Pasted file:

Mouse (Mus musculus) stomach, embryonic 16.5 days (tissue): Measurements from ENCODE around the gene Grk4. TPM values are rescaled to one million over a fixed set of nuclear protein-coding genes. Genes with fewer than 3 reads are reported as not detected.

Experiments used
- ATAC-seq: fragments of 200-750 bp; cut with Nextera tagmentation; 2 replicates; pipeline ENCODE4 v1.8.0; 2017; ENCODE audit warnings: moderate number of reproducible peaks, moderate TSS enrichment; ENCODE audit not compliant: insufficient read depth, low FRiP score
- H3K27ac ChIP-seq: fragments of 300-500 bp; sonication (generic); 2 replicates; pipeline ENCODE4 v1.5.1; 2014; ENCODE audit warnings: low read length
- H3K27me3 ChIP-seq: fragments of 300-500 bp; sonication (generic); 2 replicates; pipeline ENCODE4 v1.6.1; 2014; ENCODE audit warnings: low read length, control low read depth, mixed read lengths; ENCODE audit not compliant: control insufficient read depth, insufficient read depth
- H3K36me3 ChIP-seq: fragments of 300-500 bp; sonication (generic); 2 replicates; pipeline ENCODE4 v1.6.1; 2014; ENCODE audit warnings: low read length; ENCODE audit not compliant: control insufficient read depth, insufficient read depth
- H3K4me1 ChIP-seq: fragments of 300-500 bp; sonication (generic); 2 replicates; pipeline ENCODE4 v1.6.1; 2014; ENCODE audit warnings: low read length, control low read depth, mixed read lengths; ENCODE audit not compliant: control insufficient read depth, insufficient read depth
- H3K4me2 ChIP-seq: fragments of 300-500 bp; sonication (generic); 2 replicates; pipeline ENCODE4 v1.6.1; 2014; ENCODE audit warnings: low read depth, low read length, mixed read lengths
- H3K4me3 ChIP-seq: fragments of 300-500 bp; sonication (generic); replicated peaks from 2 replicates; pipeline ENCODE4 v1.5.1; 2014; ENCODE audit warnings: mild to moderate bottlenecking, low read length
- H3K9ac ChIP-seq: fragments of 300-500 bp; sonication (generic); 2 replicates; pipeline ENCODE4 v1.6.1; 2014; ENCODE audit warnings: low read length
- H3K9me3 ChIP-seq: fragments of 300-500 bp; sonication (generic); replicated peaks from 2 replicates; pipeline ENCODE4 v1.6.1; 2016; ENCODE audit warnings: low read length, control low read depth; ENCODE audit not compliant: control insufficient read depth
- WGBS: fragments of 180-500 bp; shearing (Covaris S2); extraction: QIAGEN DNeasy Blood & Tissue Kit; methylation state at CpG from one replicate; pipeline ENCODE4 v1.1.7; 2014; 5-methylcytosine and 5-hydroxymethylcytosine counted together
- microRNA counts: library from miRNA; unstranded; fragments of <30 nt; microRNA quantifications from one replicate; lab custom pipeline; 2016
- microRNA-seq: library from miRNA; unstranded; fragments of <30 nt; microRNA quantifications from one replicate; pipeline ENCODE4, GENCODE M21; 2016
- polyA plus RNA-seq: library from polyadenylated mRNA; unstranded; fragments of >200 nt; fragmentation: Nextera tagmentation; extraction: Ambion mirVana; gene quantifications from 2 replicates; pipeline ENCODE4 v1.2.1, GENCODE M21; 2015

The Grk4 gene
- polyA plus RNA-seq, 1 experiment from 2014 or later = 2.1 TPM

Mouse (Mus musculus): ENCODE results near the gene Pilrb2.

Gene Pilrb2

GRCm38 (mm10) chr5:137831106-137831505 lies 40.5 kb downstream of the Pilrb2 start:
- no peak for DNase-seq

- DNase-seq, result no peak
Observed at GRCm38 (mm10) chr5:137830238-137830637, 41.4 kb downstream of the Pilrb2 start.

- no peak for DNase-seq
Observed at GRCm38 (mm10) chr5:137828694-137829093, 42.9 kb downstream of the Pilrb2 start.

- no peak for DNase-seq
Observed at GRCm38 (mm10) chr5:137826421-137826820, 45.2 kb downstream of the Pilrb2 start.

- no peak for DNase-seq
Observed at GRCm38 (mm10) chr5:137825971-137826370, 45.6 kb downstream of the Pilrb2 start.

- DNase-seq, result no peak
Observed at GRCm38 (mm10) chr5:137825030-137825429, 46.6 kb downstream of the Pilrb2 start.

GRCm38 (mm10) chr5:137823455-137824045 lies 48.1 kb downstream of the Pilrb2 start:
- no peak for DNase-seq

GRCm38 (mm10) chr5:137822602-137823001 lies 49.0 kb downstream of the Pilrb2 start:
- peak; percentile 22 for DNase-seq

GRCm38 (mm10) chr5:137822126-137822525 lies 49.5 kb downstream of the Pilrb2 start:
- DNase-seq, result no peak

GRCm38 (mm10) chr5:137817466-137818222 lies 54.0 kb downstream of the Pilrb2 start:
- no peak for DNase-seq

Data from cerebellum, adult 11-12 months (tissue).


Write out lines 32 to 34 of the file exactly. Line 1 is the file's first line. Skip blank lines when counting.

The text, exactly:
GRCm38 (mm10) chr5:137823455-137824045 lies 48.1 kb downstream of the Pilrb2 start:
- no peak for DNase-seq

GRCm38 (mm10) chr5:137822602-137823001 lies 49.0 kb downstream of the Pilrb2 start: